Further, such companies embrace the philosophy of prioritizing their partners’ victory before their own. This might appear like a losing strategy in the short term. But in the long term, it assures their own victory and growth too.

For instance, Pidilite teaches carpenters to read interior design drawings, use new electric tools, and more. It also holds sessions at schools to unleash creativity among children and in the process, strengthens its brand in their and their parents’ minds. Amazon conducts workshops for MSMEs to sell their products online and also export them.

At SME Value Advisors, we do our best to integrate this philosophy. We show our originators, execution partners, and customers how grateful we are for them, through words and actions. We constantly strive to build a platform where everyone wins.

Don’t stay in the business of a single product or service. Get into the business of building an ecosystem around your customer’s needs. Improve the lives of not just your customers but also your partners, employees, and other stakeholders.

Ask yourself, “How can we empower our users and partners?” Do what it takes. In return, they’ll empower you to achieve your goals.

3. They target quality before quantity.

It’s easy – common sense even – to chase numbers like sales, revenue, and costs. These numbers and other financial ratios are important. But they’re means to an end – to create value.

By turning numbers into an end in itself, businesses cause themselves a lot of harm. Leaders end up pushing people until they break, people resort to malpractices to achieving the numbers, and cultures get fraught with fraud and manipulation. (In 2018, 39 percent of CEOs were forced out of their positions due to ethical lapses.)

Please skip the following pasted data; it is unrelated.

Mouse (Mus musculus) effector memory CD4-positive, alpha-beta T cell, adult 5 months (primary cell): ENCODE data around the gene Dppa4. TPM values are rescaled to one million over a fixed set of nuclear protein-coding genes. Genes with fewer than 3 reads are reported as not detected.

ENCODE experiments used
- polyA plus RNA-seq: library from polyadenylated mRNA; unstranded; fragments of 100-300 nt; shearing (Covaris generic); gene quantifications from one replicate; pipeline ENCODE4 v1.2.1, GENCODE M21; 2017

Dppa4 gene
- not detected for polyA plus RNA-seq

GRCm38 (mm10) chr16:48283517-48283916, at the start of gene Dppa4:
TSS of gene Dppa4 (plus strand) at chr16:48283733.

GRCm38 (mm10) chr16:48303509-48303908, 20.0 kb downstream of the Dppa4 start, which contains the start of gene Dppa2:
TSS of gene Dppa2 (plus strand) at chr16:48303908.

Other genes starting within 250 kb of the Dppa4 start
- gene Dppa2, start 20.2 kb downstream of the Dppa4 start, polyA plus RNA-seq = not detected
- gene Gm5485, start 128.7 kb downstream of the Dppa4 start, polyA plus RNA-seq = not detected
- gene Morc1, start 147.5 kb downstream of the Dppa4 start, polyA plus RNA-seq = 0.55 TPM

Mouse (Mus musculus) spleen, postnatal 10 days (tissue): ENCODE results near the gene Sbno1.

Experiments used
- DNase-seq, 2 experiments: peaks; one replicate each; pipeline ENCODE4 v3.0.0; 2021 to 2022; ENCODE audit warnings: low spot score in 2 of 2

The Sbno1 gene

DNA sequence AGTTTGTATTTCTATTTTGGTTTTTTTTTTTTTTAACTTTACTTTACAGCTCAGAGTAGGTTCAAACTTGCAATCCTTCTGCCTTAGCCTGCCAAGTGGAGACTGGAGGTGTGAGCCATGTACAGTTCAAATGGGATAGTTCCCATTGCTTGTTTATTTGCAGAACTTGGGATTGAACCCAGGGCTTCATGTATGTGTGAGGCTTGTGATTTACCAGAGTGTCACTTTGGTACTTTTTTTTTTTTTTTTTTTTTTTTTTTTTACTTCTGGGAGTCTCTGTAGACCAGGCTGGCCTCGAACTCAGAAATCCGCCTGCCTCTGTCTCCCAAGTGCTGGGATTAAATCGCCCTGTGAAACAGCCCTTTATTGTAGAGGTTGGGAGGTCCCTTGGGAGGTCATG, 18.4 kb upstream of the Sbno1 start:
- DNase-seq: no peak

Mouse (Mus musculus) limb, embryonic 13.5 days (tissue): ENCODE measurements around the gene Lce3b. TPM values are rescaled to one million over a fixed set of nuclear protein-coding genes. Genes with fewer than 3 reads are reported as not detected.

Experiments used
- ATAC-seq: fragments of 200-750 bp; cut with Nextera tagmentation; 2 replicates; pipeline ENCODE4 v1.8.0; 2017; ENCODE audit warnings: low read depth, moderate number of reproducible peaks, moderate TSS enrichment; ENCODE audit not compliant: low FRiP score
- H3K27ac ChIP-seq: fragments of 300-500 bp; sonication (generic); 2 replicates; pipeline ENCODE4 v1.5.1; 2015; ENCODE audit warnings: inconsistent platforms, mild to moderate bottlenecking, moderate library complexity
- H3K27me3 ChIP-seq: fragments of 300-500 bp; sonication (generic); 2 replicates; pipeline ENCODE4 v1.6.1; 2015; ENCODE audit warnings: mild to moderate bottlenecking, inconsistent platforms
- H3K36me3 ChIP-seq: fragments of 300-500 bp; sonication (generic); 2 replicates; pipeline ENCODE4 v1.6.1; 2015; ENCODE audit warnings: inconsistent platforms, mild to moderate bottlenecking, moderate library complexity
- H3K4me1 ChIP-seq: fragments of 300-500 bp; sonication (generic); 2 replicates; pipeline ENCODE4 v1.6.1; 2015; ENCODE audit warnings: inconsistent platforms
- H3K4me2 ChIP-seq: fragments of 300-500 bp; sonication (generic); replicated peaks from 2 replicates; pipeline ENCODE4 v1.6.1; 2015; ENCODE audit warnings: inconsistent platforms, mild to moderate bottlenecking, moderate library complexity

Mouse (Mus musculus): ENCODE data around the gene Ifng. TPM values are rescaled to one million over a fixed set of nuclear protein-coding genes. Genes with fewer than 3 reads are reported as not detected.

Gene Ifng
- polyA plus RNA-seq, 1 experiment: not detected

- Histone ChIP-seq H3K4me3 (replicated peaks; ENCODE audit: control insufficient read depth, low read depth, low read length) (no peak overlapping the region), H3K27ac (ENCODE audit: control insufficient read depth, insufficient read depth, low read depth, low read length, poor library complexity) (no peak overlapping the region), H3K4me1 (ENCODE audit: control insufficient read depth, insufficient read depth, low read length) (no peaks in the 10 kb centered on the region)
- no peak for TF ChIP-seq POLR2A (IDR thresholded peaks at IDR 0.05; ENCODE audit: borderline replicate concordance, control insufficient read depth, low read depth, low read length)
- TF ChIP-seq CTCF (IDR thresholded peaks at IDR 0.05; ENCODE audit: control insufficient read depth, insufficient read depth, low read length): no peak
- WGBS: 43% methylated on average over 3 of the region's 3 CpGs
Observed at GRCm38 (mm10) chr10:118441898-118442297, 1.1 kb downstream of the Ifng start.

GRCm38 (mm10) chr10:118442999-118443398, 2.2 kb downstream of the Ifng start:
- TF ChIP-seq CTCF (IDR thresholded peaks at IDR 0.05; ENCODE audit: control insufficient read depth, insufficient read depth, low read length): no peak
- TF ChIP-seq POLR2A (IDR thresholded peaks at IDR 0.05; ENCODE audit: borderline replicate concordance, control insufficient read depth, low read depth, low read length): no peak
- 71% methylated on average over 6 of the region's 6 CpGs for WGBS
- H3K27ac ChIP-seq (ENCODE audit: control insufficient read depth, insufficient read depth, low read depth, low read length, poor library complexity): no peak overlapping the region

Companies that escape competition don’t just focus on next year’s top line and bottom line. They ask themselves questions like: How can we reduce employee turnover? How can we enhance customer experience? Thinking on these lines alone makes companies take actions different from the rest of the industry, and build a long-term competitive edge.

Here’s an example.

During a shareholder meeting, Jeff Bezos was quizzed about the company’s revenue growth. Bezos said he couldn’t remember the exact percentage. That’s rare for a CEO. When asked why, he said:

“I’m thinking a few years out. I’ve already forgotten those numbers.”

Wealth-creating companies obsess over improving their product and Customer Satisfaction scores, making inventory agile, reducing receivables, and more. While they work on these aspects, the numbers take care of themselves.

Focus on the quality of your business, your customer, and your people. Then the sales targets, receivables, inventory churn, and the stock price will take care of themselves.

Final Thoughts

Only dead fish go with the flow. You cannot go with the flow all the time. You must swim against the tide, change direction, and explore new parts of the stream.

In order to escape the competition, you must:

  1. Think long-term and even make short-term sacrifices.
  2. Build a philosophy to make your partners and customers win first.
  3. Improve the quality of your business before you chase quantity.

When you think short term, you fight with your competitors over the same piece of the pie. But when you think and act long-term, you expand the pie. And everyone – your customers, partners, society, and yourself – wins.

By Manish Bansal

Manish is the Managing Director of SME Value Advisors, a platform that connects businesses with curated professionals who can deliver solutions. You can connect with him on